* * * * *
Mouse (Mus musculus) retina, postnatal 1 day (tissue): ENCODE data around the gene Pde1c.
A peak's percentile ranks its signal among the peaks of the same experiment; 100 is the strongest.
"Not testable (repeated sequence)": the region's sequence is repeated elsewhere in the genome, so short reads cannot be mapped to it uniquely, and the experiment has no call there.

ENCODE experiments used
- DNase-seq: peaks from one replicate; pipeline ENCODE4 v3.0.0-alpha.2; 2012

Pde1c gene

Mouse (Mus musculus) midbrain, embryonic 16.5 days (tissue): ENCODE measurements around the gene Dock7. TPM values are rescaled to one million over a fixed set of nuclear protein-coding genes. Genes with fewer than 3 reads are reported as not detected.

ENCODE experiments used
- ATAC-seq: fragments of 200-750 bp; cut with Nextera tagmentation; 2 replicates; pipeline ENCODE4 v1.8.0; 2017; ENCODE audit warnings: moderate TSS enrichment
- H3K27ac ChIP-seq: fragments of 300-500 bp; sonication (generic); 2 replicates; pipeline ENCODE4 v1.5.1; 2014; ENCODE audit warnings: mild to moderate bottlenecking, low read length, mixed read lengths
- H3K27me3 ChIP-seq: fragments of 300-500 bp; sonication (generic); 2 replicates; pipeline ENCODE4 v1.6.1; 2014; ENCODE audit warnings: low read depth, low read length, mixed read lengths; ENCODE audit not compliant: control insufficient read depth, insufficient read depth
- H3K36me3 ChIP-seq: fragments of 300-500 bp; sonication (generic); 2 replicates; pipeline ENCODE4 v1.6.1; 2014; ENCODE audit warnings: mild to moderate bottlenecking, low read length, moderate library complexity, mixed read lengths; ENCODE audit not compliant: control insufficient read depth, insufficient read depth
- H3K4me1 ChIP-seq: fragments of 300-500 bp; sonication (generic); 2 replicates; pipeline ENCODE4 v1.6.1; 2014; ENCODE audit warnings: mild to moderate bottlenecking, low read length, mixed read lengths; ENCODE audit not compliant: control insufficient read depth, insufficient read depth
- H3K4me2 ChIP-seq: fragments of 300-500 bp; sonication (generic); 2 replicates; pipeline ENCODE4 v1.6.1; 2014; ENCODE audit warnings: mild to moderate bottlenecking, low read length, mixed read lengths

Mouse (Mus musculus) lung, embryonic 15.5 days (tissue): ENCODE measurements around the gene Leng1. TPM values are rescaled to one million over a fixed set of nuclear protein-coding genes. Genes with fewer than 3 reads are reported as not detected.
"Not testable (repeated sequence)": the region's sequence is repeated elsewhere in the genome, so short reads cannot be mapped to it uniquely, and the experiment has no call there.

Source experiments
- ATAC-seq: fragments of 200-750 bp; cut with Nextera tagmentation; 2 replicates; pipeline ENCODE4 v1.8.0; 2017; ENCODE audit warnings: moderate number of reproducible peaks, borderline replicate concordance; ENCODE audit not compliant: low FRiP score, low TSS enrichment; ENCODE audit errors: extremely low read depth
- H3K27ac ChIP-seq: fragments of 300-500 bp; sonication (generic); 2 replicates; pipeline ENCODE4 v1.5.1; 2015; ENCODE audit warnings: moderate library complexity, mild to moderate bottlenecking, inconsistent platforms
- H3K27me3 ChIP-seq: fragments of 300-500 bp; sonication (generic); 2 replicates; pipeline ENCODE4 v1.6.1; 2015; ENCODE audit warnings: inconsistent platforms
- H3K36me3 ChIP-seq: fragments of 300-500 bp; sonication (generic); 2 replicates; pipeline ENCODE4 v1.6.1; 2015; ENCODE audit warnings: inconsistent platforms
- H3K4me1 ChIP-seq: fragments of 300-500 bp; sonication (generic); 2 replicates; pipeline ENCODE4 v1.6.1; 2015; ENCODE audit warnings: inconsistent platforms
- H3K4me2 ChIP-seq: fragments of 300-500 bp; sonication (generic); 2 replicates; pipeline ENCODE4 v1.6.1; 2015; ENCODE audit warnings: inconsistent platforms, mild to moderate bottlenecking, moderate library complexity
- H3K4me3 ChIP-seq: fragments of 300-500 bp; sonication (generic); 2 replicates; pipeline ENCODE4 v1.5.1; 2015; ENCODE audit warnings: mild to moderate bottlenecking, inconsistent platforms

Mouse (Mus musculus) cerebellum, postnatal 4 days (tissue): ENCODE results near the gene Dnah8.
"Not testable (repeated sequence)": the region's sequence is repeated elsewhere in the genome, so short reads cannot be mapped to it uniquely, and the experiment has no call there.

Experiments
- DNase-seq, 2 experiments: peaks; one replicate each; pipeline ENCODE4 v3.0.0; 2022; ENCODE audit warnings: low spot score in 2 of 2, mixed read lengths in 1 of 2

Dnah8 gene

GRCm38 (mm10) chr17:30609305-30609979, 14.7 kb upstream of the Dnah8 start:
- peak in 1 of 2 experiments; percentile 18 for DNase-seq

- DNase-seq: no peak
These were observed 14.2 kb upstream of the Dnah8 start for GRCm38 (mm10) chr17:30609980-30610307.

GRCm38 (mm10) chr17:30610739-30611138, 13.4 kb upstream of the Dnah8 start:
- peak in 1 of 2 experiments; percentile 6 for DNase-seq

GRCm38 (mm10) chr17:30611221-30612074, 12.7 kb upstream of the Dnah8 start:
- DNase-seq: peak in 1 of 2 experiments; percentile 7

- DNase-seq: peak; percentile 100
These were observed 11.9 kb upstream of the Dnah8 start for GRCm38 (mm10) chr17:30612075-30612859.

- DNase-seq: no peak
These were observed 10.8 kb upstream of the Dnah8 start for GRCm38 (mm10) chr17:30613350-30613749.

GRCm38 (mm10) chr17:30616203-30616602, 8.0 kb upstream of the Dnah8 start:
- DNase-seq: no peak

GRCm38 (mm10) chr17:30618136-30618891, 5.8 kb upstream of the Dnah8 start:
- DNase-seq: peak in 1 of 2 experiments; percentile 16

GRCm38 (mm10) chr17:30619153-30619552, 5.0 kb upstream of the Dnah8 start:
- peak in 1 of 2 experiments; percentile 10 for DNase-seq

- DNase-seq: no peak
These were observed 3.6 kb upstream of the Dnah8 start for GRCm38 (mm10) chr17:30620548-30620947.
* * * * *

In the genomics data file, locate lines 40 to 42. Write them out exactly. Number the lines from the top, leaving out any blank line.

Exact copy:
- DNase-seq: no peak
These were observed 10.8 kb upstream of the Dnah8 start for GRCm38 (mm10) chr17:30613350-30613749.

GRCm38 (mm10) chr17:30616203-30616602, 8.0 kb upstream of the Dnah8 start: